Using the Access OM to Set the Database Password

The Access 2007 Object Model also provides the capability to open the Set Database Password dialog box through VBA code. You could call the RunCommand object with the acCmdSetDatabasePassword parameter, which opens the Set Database Password dialog box in the instance of Access, so that the user can simply enter the password and click OK. This will not work for a database that is currently open in the instance of Access calling the RunCommand function, though, because applying a password requires that the database be opened in exclusive mode. However, it is plausible that a user wants to create another application that applies security to many different database files. The benefit to using RunCommand is that it allows the user to add the password when the procedure is invoked and that it employs the Access UI, so you do not have to create any UI for this operation. The following code creates a new instance of the Access application class, opens the specified database, and then opens the Set Database Password dialog box:

Sub

SetDatabasePasswordRunCmd(strSourcePath As String)

' Define Variables

Dim accApp As New Access.Application

' Open the Source database in Exclusive mode

accApp.OpenCurrentDatabase strSourcePath, True

' Invoke the "Encode Database As" dialog

accApp.DoCmd.RunCommand acCmdSetDatabasePassword

' Cleanup Variables

accApp.Quit acQuitSaveNone

Set accApp = Nothing

End

Sub

Also, it is worth noting that there are two possible errors that could occur from the last block of code. The first is that the user could click the Cancel button on the dialog, which would cause an error to be generated. The second is that the database could be in Read-Only mode or locked by another source. If you plan to use this code, or other code listed further throughout this chapter, please consider adding some basic error handling, as most of the examples in this chapter only provide a basic outline of the required code to complete the functionality, but not necessarily to handle any error that could occur.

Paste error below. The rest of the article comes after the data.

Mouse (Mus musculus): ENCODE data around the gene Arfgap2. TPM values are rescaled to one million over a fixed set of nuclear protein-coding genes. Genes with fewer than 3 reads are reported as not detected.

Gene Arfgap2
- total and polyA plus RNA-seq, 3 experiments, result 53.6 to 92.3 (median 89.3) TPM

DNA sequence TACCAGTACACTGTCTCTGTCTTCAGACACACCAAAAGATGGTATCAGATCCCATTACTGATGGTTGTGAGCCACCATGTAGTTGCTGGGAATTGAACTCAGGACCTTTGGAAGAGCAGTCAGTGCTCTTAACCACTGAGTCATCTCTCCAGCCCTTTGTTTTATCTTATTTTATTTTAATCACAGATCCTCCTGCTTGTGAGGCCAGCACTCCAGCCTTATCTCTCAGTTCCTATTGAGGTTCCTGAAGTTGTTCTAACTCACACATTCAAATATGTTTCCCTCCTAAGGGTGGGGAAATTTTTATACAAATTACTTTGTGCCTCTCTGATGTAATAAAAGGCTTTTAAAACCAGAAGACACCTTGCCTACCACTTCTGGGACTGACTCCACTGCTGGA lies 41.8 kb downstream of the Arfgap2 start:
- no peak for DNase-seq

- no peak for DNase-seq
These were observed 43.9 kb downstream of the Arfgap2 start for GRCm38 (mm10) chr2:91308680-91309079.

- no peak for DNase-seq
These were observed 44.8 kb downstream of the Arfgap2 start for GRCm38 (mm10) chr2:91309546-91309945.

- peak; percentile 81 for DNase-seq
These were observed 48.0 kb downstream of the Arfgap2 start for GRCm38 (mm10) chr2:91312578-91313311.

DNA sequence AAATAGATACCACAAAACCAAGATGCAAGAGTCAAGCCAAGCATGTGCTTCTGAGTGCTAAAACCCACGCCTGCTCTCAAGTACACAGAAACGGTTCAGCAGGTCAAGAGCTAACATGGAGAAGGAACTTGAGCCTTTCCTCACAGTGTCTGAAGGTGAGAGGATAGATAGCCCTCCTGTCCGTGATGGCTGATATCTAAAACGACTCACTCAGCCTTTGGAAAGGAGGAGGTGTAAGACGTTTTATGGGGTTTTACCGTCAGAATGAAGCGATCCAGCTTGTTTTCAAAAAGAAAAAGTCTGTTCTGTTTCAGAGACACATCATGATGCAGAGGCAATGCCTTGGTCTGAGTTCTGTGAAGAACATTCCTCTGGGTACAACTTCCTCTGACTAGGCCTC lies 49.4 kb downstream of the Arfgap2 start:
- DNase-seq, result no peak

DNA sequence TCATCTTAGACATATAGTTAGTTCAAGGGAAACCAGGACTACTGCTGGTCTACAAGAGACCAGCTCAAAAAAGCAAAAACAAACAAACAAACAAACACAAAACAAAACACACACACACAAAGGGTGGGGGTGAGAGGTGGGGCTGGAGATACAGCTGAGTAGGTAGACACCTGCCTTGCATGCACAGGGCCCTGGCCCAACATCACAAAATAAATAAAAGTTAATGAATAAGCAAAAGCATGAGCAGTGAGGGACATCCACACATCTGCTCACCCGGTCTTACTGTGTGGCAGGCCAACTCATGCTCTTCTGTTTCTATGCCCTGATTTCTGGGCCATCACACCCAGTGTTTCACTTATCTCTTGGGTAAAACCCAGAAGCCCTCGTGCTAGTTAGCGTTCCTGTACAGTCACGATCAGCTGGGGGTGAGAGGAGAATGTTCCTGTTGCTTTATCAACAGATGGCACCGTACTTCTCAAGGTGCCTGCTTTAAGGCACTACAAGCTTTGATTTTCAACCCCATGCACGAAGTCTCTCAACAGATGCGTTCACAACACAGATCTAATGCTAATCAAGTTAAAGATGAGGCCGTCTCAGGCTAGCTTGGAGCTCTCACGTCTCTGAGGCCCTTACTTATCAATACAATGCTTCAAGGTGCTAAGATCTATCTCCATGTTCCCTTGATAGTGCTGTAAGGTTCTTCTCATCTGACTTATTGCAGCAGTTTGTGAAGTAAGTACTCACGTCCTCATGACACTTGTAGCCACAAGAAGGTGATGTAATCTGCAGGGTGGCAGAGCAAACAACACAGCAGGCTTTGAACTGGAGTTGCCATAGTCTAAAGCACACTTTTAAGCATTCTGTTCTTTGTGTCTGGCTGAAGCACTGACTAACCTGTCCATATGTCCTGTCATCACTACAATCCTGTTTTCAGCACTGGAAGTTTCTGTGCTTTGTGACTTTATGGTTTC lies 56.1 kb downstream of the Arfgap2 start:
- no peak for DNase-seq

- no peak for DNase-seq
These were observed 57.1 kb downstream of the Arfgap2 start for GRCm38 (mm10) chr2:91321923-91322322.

There are two recommended procedures when adding shared-level security to an application:

□ Always make a backup copy of the database before modifying the password. If the database is corrupted or some other catastrophic error occurs, a backup copy will be useful to have on hand.

□ Store the new password in a safe location. If you lose the password to a database, the database is not recoverable.

The few previous examples illustrate how to set a database password either programmatically, using ADO or DAO, or through the Access UI. No matter which method you use, adding shared-level security to any database is quite easy and is a great way to improve data security.

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    How to setup password access using vba?
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